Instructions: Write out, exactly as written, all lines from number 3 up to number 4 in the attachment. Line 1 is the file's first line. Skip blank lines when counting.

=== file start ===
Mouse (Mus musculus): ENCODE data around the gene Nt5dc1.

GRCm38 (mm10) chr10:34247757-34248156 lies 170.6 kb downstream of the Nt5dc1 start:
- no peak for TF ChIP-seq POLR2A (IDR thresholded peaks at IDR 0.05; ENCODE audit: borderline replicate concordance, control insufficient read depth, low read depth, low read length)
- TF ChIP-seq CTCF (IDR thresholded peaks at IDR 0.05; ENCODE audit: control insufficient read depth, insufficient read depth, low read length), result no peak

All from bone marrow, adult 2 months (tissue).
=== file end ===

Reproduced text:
- no peak for TF ChIP-seq POLR2A (IDR thresholded peaks at IDR 0.05; ENCODE audit: borderline replicate concordance, control insufficient read depth, low read depth, low read length)
- TF ChIP-seq CTCF (IDR thresholded peaks at IDR 0.05; ENCODE audit: control insufficient read depth, insufficient read depth, low read length), result no peak